Red is considered an auspicious color in Chinese culture. But not when it comes to balancing the books in the world’s second-largest economy.
As Beijing juggles a myriad of problems from the slowdown in growth to cooling consumer spending, President Xi Jinping’s government knows it needs to end the trade war with the United States.
High-level talks resumed in Beijing on Thursday with US Trade Representative Robert Lighthizer and Treasury Secretary Steven Mnuchin heading the American delegation.
But while the two-day discussions with Vice-Premier Liu He’s team will grab the global headlines, China’s broader economic malaise appears to be gathering pace.
Earlier this week, the US multinational investment bank, Morgan Stanley, wheeled out a report, predicting that China would become more reliant on foreign capital.
“The economy’s current account is in long-term decline and the future growth of the economy will be increasingly dependent on foreign capital,” the report revealed.
A breakdown of the numbers by Morgan Stanley showed that the country’s current account surplus slipped from 10.3% of its GDP in the third quarter of 2017 to 0.4% during the same period last year.
An “aging population” and changing export patterns were major factors in the decline, it stated.
“We expect China to shift to an annual current account deficit from 2019 onwards due to a slipping national saving rate amid an aging population,” Morgan Stanley said.
Economic headwinds have certainly increased in the past 12 months, despite better than expected export numbers this week.
A raft of data at the end of last year illustrated the depth of the downturn.
Last month, the National Bureau of Statistics announced that GDP growth for 2018 slowed to a level not seen since 1990, as manufacturing stalled and consumer spending dipped.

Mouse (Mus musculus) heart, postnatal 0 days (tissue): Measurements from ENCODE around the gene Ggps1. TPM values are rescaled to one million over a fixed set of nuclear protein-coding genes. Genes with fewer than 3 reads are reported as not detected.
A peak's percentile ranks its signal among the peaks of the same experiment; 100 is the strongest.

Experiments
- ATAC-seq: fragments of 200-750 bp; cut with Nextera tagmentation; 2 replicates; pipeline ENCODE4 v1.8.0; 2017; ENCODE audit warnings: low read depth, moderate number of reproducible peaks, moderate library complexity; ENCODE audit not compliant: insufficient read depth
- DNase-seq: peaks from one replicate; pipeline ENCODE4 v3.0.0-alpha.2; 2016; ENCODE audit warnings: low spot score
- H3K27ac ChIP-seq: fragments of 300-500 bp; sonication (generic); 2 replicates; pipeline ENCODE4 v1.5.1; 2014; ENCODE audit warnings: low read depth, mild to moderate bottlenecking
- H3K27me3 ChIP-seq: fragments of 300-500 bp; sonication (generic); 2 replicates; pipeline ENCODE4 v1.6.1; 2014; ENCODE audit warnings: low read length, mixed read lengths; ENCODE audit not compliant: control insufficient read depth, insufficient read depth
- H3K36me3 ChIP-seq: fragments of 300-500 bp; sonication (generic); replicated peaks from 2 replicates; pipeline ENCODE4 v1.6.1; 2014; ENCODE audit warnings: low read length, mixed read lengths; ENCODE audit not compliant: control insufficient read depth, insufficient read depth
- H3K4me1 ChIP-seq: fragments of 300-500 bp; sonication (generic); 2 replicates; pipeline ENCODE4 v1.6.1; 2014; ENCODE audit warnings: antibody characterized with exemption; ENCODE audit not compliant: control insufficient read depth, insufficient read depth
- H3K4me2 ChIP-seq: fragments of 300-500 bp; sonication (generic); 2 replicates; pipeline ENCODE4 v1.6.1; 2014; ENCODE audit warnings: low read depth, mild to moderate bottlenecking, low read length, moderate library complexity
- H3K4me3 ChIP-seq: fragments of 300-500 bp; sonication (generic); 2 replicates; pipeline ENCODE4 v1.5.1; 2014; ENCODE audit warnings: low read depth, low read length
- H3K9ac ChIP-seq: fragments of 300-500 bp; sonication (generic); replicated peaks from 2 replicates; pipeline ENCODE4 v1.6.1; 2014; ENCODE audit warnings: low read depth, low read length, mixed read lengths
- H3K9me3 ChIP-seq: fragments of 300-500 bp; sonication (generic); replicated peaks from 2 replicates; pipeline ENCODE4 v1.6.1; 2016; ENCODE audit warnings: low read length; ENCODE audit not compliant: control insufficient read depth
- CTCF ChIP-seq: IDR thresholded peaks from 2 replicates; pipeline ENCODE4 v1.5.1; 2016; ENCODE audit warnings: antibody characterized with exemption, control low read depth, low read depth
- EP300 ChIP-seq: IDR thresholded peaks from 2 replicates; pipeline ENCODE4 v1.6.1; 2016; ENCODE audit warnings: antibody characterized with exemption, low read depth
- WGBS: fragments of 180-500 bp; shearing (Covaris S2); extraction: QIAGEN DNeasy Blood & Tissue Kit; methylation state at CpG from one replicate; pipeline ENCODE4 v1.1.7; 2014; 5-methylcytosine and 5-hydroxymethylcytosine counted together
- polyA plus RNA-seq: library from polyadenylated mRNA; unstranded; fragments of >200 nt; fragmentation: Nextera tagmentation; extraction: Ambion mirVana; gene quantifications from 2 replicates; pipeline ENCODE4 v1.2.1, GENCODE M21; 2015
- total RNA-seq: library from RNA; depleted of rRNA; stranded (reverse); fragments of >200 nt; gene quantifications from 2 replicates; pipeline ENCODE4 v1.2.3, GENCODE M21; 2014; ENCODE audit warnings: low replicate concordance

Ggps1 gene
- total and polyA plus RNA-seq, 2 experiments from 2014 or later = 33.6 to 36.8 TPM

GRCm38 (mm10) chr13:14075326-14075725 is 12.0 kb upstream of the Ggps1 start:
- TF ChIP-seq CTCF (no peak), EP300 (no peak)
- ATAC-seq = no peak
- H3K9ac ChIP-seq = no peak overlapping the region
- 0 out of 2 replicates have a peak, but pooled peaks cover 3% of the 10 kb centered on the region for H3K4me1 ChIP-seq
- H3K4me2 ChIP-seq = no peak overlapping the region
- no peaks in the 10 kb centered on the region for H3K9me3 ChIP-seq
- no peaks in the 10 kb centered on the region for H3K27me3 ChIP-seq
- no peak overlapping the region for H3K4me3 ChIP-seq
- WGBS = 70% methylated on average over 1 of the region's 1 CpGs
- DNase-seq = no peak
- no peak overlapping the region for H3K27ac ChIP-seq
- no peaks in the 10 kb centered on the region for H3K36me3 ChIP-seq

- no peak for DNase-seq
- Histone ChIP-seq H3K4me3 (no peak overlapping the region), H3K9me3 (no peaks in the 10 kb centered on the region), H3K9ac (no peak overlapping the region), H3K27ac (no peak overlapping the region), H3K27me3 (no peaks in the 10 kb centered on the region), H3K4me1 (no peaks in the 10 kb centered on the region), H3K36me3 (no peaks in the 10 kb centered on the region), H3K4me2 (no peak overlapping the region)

Smartphone shipments also dropped while car sales plunged 5.8% last year to 22.35 million vehicles. This was the first annual decline since 1990.
As the economy continues to slow, bankruptcies are expected to rise this year, fuelling unemployment fears.
Vice-Premier Han Zheng highlighted the dangers at a meeting of the National Development and Reform Commission on Tuesday.
“We must closely watch changes in the employment situation, strengthen monitoring and warning [systems] for the employment market, prepare related policy contingency plans, and guarantee stable employment,” he told the state-run Xinhua news agency.
Han’s comments underlined the threat of surging unemployment, which is a red line that cannot be crossed.
By the end of 2018, the jobless rate hovered around 3.8% with 13.61 million new jobs created last year, which was up 100,000 from 2017.
“[But in 2019,] China will face large employment pressure, with more than 15 million newly-added job-seekers in urban areas, including a record number of 8.34 million college graduates expected,” an official from the Ministry of Human Resources and Social Security said.
With the economic picture merging into an array of distorted colors, resolving the long-running trade war has now become a priority for Beijing even if it means crossing a few red lines.